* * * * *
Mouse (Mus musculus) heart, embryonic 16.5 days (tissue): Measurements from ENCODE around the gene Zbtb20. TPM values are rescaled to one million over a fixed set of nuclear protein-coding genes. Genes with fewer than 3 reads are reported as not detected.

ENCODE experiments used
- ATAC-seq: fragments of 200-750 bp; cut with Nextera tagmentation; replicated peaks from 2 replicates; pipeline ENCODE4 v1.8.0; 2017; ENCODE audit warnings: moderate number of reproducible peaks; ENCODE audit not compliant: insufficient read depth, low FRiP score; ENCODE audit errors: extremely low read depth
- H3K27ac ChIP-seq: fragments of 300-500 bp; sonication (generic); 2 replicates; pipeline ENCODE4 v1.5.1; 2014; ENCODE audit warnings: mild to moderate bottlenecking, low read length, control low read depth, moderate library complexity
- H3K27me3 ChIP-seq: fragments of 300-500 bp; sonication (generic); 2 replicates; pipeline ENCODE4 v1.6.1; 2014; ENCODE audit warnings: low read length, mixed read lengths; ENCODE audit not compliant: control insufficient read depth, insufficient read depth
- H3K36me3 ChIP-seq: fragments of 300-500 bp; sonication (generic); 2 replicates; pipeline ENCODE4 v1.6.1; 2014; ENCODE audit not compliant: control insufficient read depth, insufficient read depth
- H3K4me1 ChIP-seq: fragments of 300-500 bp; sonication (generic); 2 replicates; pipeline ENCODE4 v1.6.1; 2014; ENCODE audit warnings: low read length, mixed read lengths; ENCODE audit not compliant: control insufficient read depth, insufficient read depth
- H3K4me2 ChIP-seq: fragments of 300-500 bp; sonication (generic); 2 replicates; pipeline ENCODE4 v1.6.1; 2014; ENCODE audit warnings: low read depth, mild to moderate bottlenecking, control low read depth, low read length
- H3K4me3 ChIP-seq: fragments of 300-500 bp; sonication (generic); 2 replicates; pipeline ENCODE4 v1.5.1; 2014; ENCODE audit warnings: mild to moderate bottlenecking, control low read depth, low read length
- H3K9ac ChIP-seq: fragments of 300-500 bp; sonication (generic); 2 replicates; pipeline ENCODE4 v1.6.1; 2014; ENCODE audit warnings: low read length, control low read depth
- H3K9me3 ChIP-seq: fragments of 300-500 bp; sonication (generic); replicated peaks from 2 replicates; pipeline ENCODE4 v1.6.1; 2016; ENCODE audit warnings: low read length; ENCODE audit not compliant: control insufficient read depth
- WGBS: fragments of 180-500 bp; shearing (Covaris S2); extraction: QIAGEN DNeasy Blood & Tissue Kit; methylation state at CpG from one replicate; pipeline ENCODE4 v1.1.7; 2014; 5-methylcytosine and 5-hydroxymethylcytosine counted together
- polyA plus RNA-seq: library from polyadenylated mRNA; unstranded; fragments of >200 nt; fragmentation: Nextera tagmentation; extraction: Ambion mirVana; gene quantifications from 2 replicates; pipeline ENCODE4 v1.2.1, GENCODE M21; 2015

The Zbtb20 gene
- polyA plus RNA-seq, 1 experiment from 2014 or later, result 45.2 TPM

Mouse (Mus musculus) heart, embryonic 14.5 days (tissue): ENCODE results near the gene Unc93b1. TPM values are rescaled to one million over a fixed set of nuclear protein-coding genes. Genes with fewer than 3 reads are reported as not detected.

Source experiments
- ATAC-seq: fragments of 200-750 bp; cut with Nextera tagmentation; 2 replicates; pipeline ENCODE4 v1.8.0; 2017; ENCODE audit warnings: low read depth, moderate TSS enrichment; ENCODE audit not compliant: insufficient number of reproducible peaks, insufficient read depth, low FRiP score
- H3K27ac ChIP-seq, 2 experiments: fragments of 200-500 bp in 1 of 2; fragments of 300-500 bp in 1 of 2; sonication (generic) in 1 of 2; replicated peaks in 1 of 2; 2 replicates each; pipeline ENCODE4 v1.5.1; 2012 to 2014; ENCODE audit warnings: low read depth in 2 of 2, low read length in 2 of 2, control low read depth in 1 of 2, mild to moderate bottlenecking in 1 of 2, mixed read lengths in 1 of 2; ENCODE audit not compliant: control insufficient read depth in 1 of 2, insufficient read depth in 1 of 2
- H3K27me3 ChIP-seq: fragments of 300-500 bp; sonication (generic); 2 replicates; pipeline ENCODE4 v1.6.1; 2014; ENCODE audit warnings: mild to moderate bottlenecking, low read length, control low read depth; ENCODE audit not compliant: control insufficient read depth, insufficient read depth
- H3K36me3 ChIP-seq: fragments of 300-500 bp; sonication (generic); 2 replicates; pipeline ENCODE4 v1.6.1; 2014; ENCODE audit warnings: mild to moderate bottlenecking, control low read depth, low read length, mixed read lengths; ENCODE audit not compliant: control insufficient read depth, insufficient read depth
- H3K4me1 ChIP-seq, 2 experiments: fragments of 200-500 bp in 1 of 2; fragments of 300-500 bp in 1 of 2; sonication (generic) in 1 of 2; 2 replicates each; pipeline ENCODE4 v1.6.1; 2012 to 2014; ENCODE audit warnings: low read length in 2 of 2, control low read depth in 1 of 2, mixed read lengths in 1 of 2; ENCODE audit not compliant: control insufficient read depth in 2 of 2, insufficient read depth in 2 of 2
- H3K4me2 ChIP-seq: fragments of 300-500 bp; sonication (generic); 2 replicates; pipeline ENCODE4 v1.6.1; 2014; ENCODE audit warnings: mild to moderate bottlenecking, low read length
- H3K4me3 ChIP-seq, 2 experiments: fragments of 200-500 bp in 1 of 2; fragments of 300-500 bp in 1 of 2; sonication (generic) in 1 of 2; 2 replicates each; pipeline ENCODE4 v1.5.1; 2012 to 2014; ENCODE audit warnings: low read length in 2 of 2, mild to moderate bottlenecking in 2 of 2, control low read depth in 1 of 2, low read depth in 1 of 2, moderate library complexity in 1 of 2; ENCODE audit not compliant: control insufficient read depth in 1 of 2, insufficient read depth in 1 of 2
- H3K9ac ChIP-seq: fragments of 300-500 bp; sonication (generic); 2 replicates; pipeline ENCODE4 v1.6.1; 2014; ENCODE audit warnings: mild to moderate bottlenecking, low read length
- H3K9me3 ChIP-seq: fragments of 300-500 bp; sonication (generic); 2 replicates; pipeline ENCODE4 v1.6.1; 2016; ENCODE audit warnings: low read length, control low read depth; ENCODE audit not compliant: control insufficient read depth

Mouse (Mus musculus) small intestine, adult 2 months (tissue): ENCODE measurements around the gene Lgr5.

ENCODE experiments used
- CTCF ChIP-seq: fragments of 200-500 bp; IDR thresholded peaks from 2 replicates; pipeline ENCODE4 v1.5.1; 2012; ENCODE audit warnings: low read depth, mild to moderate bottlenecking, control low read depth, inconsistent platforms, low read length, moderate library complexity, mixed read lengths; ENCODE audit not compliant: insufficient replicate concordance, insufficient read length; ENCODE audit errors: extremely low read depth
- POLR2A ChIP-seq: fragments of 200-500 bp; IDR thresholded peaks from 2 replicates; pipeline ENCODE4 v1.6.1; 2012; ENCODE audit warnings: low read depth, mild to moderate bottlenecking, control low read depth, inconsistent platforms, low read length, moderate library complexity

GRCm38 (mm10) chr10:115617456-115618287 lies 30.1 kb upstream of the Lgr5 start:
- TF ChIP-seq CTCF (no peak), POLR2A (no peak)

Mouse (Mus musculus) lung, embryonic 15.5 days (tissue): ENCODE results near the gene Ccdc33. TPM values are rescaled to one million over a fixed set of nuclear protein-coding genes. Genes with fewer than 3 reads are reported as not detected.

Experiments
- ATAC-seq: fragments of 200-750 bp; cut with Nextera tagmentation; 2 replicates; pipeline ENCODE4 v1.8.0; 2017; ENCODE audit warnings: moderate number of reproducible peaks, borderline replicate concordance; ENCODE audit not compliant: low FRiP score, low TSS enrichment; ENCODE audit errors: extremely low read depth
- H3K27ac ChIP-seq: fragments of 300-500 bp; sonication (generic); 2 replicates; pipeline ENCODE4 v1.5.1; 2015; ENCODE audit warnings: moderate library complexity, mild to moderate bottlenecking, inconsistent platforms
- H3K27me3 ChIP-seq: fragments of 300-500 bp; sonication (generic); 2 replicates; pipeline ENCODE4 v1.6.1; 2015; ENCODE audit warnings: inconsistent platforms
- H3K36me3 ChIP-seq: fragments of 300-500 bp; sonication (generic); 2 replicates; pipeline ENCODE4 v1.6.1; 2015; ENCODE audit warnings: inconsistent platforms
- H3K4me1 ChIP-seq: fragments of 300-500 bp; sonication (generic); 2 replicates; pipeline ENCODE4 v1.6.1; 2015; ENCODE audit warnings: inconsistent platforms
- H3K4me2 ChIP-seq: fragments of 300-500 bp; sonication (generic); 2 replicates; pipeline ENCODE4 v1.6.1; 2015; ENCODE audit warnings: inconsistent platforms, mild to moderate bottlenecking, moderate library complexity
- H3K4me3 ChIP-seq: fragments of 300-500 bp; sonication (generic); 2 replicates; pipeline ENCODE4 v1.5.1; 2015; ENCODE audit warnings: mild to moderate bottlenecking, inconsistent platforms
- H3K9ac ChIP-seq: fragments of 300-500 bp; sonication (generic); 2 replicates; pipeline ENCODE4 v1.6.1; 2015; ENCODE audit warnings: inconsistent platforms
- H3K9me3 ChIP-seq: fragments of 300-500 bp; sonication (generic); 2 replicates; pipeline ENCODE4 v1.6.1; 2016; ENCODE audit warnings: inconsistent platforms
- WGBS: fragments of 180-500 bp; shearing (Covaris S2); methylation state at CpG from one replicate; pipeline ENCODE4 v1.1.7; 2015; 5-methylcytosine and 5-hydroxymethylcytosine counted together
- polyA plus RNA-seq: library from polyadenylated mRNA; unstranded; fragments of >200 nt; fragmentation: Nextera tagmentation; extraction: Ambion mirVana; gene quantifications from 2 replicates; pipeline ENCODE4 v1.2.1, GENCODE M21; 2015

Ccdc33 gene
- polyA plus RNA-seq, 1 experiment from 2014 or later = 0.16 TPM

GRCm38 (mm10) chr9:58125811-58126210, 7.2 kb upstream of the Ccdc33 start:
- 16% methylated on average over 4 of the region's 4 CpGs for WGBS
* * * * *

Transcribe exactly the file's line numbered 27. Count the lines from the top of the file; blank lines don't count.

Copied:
Mouse (Mus musculus) small intestine, adult 2 months (tissue): ENCODE measurements around the gene Lgr5.